But it’s going to be tough; he’ll need more than luck to pull it off.
Moody’s has rated the $2 billion of senior unsecured notes due 2029 that Mexico’s state-owned oil company Pemex is in the process of issuing one notch above junk. Pemex is offering to pay a coupon interest rate of 6.5%. In its report on Friday, Moody’s blamed the company’s “weak liquidity, a heavy tax burden and the resulting weak free cash flow, high financial leverage and low interest coverage; and challenges related to crude production and reserve replacement.”
Moody’s is also worried about the large amounts of debt coming due in 2020 and beyond. And Pemex will continue to be “dependent on debt capital markets to fund negative free cash flow,” it said.
Fitch Ratings downgraded the outlook for Pemex’s debt from stable to negative amid concerns about the incoming government’s proposed energy policies. It rates Pemex three notches above “junk” (BBB+), but only because the company is state-owned. Its standalone credit profile — if Pemex were not backstopped by the Mexican state — is junk, seven notches into junk (CCC).
Fitch has also warned earlier that if Pemex’s credit rating drops, so, too, will Mexico’s sovereign debt rating. Even a small deterioration in credit risk could exact a heavy toll on both the company and the country.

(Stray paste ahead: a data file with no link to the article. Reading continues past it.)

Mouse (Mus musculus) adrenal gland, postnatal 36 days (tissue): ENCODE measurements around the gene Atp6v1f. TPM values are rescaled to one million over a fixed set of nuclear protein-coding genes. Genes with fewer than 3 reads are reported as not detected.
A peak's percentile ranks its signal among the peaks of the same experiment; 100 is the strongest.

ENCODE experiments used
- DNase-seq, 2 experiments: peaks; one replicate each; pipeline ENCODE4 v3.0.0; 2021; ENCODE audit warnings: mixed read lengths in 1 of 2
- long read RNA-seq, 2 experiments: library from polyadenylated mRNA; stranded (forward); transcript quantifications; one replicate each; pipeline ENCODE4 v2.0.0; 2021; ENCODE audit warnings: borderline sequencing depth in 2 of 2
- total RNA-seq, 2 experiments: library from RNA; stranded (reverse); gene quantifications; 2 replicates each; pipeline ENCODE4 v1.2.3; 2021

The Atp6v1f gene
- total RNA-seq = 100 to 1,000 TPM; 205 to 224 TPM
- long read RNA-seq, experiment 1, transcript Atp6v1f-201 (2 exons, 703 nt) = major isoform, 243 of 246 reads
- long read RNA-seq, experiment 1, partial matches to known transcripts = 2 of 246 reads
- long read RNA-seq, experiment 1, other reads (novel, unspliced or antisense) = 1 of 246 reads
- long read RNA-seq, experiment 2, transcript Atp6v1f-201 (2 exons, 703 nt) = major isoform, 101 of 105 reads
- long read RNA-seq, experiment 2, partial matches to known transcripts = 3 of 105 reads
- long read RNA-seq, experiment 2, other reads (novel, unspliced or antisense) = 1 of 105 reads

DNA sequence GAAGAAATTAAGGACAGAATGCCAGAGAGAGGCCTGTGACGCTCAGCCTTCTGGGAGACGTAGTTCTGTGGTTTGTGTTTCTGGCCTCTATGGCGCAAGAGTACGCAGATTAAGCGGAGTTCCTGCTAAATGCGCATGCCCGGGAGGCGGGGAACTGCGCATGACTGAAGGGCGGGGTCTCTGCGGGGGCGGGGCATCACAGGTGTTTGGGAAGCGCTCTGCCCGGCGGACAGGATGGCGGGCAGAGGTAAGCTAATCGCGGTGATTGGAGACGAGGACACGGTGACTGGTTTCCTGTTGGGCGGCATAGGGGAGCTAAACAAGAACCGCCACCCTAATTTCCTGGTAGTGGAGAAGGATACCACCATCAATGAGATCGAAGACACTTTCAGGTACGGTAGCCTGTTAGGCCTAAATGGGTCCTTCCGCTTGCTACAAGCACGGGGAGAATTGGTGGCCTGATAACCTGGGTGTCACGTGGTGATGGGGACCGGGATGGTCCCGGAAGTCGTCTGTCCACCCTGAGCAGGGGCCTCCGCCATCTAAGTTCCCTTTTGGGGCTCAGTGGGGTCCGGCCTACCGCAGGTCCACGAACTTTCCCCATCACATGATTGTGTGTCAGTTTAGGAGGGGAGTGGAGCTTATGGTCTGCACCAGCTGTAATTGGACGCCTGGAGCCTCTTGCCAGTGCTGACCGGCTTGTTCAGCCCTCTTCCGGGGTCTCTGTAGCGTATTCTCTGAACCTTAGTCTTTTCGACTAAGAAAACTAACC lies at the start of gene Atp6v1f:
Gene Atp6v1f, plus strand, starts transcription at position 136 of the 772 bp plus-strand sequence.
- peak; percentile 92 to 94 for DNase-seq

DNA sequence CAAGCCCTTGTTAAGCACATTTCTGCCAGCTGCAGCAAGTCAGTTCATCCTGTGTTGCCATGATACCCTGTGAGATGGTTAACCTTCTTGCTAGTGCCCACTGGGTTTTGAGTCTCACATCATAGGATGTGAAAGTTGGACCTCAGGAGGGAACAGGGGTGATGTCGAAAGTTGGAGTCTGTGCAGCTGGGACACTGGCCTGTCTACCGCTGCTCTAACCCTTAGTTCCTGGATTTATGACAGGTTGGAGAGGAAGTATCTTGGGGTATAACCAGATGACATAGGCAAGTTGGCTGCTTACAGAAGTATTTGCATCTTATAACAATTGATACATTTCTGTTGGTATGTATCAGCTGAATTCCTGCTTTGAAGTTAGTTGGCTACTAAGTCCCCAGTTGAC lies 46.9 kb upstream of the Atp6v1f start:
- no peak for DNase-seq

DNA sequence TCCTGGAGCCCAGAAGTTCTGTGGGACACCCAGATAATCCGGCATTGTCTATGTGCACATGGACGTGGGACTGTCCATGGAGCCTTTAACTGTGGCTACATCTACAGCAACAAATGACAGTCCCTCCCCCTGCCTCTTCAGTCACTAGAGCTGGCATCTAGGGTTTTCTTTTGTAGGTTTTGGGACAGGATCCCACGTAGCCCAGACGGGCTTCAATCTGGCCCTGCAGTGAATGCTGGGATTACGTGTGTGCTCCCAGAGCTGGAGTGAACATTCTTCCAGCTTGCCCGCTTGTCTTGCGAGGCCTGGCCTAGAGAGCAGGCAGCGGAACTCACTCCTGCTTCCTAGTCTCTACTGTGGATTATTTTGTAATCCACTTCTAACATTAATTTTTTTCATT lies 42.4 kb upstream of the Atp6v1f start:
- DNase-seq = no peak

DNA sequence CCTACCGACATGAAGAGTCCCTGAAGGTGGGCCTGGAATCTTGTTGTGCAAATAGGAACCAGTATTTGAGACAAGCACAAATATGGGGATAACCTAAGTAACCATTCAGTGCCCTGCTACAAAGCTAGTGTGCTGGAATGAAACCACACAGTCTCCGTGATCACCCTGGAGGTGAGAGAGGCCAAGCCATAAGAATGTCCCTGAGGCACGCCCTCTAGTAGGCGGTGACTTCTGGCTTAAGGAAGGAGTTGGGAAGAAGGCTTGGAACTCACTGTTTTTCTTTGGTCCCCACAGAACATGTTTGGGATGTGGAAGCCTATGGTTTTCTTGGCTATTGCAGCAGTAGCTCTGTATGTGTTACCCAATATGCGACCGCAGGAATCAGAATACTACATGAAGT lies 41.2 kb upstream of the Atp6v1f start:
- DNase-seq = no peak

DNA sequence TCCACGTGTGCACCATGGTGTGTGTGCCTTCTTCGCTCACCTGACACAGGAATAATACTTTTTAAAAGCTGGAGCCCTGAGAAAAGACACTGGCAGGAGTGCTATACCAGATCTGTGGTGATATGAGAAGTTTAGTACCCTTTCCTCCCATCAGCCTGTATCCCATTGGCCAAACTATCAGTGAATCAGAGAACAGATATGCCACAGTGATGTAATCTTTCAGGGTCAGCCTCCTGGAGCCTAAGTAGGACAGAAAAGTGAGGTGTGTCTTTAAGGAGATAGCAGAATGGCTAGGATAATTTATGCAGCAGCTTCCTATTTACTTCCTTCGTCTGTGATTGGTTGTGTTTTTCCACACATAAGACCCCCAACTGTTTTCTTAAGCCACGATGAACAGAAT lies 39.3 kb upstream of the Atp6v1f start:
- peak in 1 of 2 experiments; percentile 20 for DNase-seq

The outlook revision to negative from stable “reflects the increased uncertainty about Pemex’s future business strategy coupled with the company’s deteriorating standalone credit profile,” Fitch said in its report.
Fitch’s downward revision was cited by analysts as one possible factor in the fall of the peso last week to its lowest level in over a month. CI Banco analyst James Salazar said that Fitch’s Pemex assessment is a reminder that the company’s “finances should continue to be handled with great caution so as not to cause additional imbalances that will increase its debt.”
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